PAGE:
Who's got it better? The 49ers on humility

The 49ers, led by the unreticent coach, Jim Harbaugh, recite a rally cry. It goes like this: Harbaugh asks rhetorically, "Who’s got it better than us?" to which the whole team bellows "Nooo-boooody." Fitting that the Niners will soon call Santa Clara home, for what segment of enterprise embraces hubris quite like Silicon Valley?

As a disclaimer I should state the obvious. I’m a Seahawks fan. The Seahawks and 49ers have developed the league’s fiercest rivalry since Seahawks coach Pete Carroll and Harbaugh packed their mutual hatred for one another and left the PAC 10 for the NFC West. Normally I root FOR the Seahawks. This weekend I’ll root against the 49ers with much more fervor than I’ve rooted against any other opponent.

Harbaugh’s choice to use this question—who’s got it better than us?—to fire up his team has an innocent origin. Jack Harbaugh would look back at his kids on family outings and ask "who’s got it better than us?" To which the kids would respond gaily, "nooo--booooody." Two of Jack’s kids, John and Jim, have gone on to coach NFL teams to the Super Bowl, so maybe nobody is a fair response. Not the Obamas, who might barely survive their eight years in the White House. Not Alice Munro, the 2013 Nobel Prize winner for literature who wouldn’t likely live through a single snap on the NFL gridiron. And certainly not Nelson Mandela, a guy who croaked after spending nearly 27 years in prison as an anti-apartheid crusader. Though he, like President Obama, became his nation’s first black president, it’s hard to imagine that during his life he ever had it better than the Harbaughs on those childhood fishing trips to the Great Lakes.

Harbaugh these days has it pretty good. Better than most, I’d say. Except when he doesn’t. And when he doesn’t he throws sideline tantrums, runs onto the field, and writes the NFL’s advisory board of officials, pleading with them to restore his life to a quality better than everyone else’s.

It’s a question meant simply to thrust a team of massively rich, celebrity gladiators toward the goal of demolishing whatever opponent happens to be on their schedule. By now, most have seen the biased infographic on imgur detailing how much better Colin Kaepernick has it than Russell Wilson. Judging by Kaepernick’s tattoos, his silos of unworn sneakers and team caps, his exotic car and jet travel, his nightlife companions, and unrelenting devotion to the pronoun "that", nobody could possibly have it better. Not Wilson, who apparently only boasts one pair of Nike sneakers (and they’re the pedestrian Flyknits, which any schmuck can buy) and spends much of his free time in the company of sickly kids. Not Richard Sherman, who spent his youth dodging stray bullets in Compton and now must suffer through Seattle’s dreadful winters. And definitely not the fans of either team, who pay gobs of money just to wear a replica jersey the quarterbacks themselves get for free.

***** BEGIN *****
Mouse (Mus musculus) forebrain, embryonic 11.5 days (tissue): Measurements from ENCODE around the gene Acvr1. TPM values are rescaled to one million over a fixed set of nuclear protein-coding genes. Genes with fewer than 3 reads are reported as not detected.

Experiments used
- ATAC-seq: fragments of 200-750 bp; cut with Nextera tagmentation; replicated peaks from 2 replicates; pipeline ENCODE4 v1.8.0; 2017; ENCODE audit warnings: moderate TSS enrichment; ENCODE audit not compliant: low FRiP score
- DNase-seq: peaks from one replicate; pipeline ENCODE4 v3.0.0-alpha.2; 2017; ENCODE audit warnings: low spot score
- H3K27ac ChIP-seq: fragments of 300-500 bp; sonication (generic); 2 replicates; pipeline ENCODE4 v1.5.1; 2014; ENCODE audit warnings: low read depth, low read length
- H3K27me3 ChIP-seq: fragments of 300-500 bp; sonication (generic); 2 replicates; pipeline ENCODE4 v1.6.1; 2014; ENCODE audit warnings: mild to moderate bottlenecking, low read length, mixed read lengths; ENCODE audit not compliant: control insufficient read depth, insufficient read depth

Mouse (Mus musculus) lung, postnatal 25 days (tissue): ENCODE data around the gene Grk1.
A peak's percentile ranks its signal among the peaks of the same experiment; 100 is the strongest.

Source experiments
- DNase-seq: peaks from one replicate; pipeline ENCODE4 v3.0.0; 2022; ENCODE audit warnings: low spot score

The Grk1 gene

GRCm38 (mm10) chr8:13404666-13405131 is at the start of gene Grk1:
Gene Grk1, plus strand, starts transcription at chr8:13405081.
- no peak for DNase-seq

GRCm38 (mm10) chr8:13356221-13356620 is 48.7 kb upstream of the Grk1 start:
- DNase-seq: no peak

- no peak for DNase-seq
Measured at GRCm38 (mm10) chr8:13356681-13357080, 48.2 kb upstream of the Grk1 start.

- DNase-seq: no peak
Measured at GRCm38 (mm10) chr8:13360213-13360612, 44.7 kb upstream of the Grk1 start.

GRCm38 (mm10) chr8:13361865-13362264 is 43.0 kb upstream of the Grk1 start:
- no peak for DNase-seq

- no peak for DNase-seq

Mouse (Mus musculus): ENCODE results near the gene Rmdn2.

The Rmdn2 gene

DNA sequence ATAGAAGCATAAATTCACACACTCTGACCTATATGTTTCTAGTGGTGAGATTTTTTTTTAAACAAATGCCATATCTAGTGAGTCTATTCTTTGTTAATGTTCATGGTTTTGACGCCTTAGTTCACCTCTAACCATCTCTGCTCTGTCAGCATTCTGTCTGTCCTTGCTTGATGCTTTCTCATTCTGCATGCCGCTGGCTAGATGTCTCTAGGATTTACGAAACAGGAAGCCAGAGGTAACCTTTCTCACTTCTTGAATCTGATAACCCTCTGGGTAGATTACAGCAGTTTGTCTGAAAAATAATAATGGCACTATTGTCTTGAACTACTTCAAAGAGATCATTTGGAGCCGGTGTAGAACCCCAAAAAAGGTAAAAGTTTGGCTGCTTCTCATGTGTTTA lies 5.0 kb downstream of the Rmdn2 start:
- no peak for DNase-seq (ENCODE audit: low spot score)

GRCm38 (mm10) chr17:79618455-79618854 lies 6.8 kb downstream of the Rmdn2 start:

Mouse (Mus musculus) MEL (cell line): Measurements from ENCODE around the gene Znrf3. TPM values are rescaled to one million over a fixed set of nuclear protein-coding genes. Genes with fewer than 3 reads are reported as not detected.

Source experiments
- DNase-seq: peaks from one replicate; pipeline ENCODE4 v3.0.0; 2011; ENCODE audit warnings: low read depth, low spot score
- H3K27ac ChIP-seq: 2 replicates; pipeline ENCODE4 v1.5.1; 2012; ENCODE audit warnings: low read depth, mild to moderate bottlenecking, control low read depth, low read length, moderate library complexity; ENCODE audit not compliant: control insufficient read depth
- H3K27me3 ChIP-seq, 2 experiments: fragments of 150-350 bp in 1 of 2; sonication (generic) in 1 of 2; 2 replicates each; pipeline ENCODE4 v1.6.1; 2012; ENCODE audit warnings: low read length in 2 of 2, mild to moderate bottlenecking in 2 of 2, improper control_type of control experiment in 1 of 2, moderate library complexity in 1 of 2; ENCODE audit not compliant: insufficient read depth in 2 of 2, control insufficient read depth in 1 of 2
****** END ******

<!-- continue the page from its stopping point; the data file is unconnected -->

To be fair, Kaepernick too gives generously to charities. That popular infographic neglects to highlight Kaepernick’s own generosity and philanthropic participation. But that doesn’t matter. The point is, Kaepernick, to an extent more measurable than Wilson, weighs success in swagilocity. As if Kanye West wasn’t example enough, it’s unbecoming for a guy who has it better than all of us to brag about his swag.

Beyond the petty, biased, undersubstantiated comparisons of two gifted quarterbacks, the petulant whining of the 49ers’ coach, and the onfield competition between our team and the bad guys, there is something embedded in the meaning of the question "who’s got it better than us?" and its answer "nobody", that in this application, irks me. If posed the same question, I could write a list as long as the Bible.

And that question, in the inverse form asks, "who’s got it worse than us?" The 49ers’ answer then: "everybody." Everybody including the lowly fans who finance those wonderful lives. The artists. Those who have sworn their lives to public service. The wrongly accused. The under and unemployed. The impoverished. The disabled. The soldiers, whose lives are in constant peril, yet who gather around TVs in faraway deserts to cheer their teams to victory. Me. You. Everybody has it worse than the 49ers.

If I asked a homeless man, "who’s got it better than you?" and he answered, "nobody", perhaps I could find inspiration in his response. But not if you’re a group of mega-rich athletes whose lives—by virtue of their preternatural abilities to play a game—are afforded more luxury than most. It’s a bad look. It’s braggartly. Spoiled kids brag about how good they have it. Bullies tell dweebs how much better they have it right before they smush a PB and J on the dweebs’ glasses. I’d like to think that a group of excellent NFL players, who I’m sure have it pretty good, could channel a little more humility from the less fortunate.

On the topic of humility- here’s my pick- Hawks by 30.

Go Hawks.

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